Tag: performance

Understand Caching with WordPress Transients API

Computer performance revolves, in large part, around the idea of caching: “storing something in a more-ready and quicker-to-access state,” so that you can more quickly deliver the final result. The WordPress Transients API is a tool for caching, and an important way to improve performance in WordPress.


Lazy Loading for Faster WordPress: Slow and Lazy Wins the Race

lazy dog lazy loading for wordpress

David wrote a really good article on WordPress site speed a few weeks ago. He also, casually, made WPShout a lot faster—up to an 89% desktop score on PageSpeed Insights, which is about as high as I’ve ever seen a WordPress site score.



Minify CSS and JS with Autoptimize

A common piece of advice when it comes to optimizing the browser performance of your website is to concatenate and minify your CSS and JavaScript. There are many reasons and place you’ll see this recommended but Google PageSpeed Insights was the one that spurred me to action. And for me, I settled on a WordPress plugin called “Autoptimize” to make it easier for me to do it on this site. Autoptimize, if it’s not obvious, is a combination of the words “automatic” and “optimize”, and that’s just what it is, easy optimization of thing that are hard for non-developers to do.



Free E-Book: “Speed Matters: 21 Expert Tips to an Ultra-Fast WordPress Site”

SiteGround, our longtime favorite host ever (see our SiteGround review here), just published a free e-book on WordPress site speed. I’ve looked through it, and it’s wonderful advice. “Avoid Bloated Themes,” in particular, is a great mantra for a WordPress developer—not only because of site speed. Very worth checking out!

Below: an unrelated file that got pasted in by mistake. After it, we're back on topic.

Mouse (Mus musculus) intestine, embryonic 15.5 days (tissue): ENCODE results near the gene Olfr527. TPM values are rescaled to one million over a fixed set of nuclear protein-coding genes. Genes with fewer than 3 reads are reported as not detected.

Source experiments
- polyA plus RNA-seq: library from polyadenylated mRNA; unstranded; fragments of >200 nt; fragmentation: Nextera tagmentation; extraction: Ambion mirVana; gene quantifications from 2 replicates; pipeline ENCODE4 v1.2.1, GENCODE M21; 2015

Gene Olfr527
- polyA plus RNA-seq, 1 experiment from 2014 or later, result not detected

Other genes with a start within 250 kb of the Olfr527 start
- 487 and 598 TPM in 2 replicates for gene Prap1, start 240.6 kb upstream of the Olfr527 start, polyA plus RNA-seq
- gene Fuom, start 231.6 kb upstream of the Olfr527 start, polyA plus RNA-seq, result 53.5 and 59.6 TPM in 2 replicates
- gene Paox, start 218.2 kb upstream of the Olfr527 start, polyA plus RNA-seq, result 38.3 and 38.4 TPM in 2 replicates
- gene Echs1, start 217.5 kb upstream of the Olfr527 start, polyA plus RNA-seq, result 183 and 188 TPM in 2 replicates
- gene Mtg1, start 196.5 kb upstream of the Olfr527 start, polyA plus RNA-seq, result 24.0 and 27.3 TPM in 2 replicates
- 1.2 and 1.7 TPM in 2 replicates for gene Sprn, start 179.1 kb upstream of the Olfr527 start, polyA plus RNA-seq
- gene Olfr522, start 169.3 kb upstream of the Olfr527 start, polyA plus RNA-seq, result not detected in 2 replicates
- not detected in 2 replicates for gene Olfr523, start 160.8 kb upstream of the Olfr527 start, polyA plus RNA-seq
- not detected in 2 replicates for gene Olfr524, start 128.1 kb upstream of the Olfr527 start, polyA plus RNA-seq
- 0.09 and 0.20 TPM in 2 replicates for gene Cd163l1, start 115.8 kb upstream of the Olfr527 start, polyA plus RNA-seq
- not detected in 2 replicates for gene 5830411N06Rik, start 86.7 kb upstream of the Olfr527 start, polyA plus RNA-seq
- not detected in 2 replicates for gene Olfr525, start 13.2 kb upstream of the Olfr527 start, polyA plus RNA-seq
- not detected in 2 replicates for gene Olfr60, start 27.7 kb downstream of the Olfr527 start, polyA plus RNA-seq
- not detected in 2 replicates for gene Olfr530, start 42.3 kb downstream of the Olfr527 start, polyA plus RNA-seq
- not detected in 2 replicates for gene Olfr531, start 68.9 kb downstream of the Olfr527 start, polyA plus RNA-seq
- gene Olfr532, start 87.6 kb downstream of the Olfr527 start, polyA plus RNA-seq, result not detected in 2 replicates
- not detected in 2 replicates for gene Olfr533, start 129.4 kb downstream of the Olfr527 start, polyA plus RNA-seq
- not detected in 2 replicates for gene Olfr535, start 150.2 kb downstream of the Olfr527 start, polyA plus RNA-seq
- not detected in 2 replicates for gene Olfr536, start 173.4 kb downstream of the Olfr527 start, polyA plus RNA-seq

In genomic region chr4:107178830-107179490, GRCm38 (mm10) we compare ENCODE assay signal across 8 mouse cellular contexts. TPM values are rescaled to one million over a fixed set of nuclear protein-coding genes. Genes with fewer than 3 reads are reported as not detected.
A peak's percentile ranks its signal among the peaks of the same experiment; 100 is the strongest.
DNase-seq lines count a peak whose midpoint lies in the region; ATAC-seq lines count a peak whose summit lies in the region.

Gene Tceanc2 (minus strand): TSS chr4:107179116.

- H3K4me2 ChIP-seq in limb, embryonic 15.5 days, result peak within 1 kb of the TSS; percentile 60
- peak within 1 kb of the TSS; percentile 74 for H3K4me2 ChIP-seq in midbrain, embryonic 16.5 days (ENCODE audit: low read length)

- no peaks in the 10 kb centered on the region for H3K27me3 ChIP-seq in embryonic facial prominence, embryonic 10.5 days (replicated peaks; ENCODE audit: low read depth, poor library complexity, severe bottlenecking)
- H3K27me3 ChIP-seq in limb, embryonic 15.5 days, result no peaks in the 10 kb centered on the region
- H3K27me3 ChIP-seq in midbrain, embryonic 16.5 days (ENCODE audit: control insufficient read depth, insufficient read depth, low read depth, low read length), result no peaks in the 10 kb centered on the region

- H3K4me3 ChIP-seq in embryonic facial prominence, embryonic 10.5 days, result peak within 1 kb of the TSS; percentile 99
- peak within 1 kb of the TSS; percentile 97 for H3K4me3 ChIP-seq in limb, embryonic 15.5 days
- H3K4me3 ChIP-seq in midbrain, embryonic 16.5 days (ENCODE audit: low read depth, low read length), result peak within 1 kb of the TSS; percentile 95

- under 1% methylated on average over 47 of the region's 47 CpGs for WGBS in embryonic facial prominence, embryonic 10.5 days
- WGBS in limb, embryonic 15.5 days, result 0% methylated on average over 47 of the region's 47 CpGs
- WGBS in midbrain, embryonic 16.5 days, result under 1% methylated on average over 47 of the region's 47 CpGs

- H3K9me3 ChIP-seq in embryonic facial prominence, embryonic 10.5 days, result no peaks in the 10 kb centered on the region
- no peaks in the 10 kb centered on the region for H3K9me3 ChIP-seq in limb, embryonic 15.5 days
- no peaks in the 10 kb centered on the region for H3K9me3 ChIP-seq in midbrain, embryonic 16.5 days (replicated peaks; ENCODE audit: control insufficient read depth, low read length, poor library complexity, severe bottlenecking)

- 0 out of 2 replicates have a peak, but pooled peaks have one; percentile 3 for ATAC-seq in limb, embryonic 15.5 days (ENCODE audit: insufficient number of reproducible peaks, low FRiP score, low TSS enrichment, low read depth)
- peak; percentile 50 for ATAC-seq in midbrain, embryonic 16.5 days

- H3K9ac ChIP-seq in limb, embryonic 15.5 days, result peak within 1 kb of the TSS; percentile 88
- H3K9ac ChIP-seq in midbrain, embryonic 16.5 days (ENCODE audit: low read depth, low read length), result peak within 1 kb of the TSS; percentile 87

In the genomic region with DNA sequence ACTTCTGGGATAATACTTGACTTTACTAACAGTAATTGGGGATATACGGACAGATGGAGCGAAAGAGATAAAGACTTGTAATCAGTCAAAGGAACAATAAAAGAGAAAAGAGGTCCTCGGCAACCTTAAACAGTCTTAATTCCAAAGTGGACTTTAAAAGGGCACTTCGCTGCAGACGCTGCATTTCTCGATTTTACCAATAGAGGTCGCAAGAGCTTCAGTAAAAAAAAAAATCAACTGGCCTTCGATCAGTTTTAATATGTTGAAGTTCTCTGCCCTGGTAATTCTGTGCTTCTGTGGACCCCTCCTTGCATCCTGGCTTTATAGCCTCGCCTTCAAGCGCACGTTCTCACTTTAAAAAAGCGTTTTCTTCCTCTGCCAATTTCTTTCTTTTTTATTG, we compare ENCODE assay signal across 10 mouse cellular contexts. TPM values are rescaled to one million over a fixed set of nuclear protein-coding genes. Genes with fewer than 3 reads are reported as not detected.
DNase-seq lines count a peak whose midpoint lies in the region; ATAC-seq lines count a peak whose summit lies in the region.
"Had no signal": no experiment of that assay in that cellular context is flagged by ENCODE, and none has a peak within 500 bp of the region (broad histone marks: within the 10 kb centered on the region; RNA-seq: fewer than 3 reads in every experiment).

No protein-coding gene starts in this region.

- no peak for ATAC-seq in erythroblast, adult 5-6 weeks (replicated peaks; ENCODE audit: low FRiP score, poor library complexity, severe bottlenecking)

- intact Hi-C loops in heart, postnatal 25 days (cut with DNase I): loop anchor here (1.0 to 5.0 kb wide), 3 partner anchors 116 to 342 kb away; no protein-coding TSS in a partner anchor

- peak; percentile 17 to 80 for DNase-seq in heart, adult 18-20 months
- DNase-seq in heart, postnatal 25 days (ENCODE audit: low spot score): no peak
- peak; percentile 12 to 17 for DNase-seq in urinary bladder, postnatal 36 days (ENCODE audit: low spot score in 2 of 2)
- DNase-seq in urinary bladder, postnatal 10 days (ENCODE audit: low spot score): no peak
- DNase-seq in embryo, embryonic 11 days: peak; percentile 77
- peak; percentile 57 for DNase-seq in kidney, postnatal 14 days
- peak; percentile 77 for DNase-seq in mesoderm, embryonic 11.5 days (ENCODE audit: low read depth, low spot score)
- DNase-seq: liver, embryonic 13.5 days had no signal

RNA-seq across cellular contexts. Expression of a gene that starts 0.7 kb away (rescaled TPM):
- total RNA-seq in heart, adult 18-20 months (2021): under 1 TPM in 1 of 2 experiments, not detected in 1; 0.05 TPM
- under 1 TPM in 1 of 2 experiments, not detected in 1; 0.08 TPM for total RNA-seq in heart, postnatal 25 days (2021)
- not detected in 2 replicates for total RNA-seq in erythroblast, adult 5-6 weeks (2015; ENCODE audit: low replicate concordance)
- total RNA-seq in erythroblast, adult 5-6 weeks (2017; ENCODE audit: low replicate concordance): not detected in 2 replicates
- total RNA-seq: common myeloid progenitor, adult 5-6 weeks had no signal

WordPress Caching: The Six Different Things People May Mean

“Caching” is, generally, the solution you hear offered for most performance problems a WordPress site has. For things other than WordPress sites, too, caching is one of the easiest and most effective ways to increase performance of software without investing in new hardware. (Using the exact same software on hardware that is significantly faster is easier, but probably not cheaper…)


Blazing-Fast Dynamic Caching for WordPress: Interview with SiteGround’s Hristo Pandjarov

SiteGround CachePress

This week, we interview Hristo Pandjarov from SiteGround. Hristo is helping lead the development of SiteGround’s CachePress caching plugin (want to know how to use that? We explain here)—part of an innovative dynamic caching solution that uses Nginx as a reverse proxy to serve full pages from the server memory.